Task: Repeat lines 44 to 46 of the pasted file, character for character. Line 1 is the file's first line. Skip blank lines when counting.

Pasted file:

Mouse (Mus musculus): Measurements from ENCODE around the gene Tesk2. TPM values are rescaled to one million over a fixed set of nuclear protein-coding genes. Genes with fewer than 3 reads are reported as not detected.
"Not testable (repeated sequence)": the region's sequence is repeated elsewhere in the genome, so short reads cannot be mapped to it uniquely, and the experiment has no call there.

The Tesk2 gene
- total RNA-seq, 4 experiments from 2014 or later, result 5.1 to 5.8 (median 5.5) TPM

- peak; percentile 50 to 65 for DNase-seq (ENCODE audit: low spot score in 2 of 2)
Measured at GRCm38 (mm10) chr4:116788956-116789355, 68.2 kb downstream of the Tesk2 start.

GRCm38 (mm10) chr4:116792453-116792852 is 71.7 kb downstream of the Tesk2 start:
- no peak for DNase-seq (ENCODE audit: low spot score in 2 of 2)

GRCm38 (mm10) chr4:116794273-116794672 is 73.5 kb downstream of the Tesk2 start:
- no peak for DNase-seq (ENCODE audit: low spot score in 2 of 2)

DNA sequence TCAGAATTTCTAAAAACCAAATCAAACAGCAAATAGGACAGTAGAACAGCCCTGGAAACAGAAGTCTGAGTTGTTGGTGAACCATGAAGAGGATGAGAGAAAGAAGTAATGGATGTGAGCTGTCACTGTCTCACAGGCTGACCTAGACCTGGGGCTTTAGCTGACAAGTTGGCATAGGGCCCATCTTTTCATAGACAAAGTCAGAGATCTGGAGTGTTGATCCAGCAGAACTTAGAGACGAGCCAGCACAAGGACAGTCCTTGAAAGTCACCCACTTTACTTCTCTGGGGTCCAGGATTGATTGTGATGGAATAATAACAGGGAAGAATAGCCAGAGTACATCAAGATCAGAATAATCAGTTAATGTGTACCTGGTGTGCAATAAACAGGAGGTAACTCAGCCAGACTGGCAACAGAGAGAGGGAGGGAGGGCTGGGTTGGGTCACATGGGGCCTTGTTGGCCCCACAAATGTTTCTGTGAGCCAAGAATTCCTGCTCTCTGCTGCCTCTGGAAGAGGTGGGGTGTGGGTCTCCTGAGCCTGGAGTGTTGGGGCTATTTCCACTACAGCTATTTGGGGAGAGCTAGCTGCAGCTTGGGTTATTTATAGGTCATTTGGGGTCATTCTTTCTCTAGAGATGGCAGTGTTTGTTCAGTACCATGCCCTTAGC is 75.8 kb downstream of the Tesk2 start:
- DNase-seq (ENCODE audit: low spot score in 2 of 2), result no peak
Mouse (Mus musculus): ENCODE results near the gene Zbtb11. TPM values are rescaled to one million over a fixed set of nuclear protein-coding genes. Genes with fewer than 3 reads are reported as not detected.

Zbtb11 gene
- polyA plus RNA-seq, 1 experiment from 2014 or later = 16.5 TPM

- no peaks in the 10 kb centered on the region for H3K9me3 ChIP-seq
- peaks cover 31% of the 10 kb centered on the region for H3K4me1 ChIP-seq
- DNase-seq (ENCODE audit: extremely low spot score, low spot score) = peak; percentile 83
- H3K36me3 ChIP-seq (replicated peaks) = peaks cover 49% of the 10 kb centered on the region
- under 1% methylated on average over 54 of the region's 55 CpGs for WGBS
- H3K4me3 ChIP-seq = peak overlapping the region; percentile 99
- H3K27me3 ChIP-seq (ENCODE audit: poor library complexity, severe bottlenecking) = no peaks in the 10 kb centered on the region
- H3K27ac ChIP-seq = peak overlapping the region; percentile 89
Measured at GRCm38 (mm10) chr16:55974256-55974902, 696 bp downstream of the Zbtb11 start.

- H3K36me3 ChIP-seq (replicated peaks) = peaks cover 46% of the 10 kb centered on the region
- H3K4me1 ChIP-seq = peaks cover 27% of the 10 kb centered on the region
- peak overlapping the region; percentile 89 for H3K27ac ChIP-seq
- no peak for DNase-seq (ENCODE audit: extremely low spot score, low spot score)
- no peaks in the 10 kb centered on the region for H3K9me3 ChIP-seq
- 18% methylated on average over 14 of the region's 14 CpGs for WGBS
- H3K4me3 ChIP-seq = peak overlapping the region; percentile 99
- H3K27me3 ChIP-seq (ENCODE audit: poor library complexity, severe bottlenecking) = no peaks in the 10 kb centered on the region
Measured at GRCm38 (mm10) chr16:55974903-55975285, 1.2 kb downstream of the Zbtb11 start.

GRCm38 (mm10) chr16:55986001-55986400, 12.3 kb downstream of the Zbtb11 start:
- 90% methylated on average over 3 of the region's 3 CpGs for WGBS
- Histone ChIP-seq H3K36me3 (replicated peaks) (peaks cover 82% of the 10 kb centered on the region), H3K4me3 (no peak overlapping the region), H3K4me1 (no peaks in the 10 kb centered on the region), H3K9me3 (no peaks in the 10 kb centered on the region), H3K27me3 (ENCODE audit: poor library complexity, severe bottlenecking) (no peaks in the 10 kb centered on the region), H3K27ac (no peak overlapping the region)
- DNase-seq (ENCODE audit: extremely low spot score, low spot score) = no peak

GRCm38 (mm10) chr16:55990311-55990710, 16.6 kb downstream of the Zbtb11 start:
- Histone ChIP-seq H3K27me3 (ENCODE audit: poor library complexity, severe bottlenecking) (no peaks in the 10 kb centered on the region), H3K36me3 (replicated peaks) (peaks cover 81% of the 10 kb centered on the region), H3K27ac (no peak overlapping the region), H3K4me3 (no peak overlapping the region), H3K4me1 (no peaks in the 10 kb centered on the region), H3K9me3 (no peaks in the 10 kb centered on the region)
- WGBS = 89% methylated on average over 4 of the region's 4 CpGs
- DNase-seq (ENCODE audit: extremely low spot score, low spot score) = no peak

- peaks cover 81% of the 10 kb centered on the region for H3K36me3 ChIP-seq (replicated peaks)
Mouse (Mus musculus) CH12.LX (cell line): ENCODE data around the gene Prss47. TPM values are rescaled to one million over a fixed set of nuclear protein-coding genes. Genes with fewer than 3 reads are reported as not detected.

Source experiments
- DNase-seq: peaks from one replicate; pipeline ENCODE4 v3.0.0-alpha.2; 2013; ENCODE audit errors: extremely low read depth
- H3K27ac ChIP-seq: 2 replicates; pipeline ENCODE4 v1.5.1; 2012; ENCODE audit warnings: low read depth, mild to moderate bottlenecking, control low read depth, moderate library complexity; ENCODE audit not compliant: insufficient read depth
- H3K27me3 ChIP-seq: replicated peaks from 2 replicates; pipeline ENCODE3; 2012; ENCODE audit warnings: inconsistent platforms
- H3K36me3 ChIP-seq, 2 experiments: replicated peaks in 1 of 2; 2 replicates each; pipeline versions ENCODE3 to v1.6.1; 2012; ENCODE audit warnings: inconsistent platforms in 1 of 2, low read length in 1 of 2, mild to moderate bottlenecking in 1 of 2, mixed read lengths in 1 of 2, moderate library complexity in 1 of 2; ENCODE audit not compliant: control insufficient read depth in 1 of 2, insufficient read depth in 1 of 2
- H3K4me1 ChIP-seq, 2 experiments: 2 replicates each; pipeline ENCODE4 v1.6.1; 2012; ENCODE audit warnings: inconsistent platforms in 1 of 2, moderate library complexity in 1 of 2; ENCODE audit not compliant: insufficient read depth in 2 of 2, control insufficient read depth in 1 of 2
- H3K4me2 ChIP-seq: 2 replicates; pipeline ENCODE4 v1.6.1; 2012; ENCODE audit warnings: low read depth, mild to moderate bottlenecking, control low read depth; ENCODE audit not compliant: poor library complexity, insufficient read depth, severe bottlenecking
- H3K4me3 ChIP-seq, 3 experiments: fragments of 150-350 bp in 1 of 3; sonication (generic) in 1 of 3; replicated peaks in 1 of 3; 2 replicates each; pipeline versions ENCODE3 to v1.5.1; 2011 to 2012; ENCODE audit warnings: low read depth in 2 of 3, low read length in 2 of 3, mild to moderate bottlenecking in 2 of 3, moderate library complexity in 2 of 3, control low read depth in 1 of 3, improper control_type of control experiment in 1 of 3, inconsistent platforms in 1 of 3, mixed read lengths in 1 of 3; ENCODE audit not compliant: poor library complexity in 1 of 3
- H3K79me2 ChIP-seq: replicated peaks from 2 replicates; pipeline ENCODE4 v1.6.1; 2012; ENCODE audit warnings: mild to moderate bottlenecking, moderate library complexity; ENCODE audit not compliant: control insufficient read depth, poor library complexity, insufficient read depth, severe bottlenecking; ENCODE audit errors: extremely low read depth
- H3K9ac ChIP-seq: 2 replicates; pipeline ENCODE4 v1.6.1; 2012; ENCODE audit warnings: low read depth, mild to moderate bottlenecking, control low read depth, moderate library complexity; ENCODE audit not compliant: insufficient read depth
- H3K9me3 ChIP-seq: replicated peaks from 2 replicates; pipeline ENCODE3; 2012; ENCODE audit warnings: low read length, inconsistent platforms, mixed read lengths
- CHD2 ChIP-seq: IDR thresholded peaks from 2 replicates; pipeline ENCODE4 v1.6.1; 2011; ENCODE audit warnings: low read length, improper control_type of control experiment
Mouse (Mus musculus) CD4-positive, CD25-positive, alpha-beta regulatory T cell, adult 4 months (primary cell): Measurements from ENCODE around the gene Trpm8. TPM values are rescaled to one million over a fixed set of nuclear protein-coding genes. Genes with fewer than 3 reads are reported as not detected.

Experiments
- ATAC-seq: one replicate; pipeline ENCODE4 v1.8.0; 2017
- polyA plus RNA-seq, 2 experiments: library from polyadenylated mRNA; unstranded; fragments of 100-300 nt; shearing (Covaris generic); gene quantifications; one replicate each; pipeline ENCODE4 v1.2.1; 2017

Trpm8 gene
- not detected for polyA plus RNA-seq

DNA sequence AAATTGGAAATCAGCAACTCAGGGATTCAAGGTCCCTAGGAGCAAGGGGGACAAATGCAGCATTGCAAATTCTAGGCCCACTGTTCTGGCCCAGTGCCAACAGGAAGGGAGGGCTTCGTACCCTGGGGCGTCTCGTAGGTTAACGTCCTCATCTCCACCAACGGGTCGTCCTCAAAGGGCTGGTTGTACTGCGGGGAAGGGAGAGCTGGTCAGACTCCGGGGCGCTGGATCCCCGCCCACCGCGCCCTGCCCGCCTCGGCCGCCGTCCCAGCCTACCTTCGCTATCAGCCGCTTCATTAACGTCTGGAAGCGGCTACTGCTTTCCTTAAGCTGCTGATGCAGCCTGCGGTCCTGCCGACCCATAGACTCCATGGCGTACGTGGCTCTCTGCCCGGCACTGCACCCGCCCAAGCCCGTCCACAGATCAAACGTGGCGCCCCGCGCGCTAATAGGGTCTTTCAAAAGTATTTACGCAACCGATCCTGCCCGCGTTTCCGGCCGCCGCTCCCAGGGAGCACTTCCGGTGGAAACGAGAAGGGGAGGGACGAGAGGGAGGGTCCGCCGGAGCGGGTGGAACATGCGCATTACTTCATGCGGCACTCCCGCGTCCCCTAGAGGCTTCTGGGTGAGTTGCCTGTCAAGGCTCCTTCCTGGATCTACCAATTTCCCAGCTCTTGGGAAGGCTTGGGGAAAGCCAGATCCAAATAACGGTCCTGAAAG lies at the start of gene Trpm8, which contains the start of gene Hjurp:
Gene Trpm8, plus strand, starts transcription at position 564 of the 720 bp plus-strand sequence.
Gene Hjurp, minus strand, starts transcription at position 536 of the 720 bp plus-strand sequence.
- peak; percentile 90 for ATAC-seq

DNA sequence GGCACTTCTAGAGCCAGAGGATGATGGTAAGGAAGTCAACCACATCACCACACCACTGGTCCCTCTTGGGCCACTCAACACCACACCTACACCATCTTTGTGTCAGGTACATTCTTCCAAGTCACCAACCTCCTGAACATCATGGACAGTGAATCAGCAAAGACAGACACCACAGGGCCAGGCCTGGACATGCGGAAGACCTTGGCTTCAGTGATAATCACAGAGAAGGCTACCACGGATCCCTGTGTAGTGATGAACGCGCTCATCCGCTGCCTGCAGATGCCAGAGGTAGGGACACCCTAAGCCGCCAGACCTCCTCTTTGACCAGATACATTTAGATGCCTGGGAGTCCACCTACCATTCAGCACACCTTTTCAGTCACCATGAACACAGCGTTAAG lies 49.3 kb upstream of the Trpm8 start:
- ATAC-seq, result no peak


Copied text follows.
Source experiments
- DNase-seq: peaks from one replicate; pipeline ENCODE4 v3.0.0-alpha.2; 2013; ENCODE audit errors: extremely low read depth
- H3K27ac ChIP-seq: 2 replicates; pipeline ENCODE4 v1.5.1; 2012; ENCODE audit warnings: low read depth, mild to moderate bottlenecking, control low read depth, moderate library complexity; ENCODE audit not compliant: insufficient read depth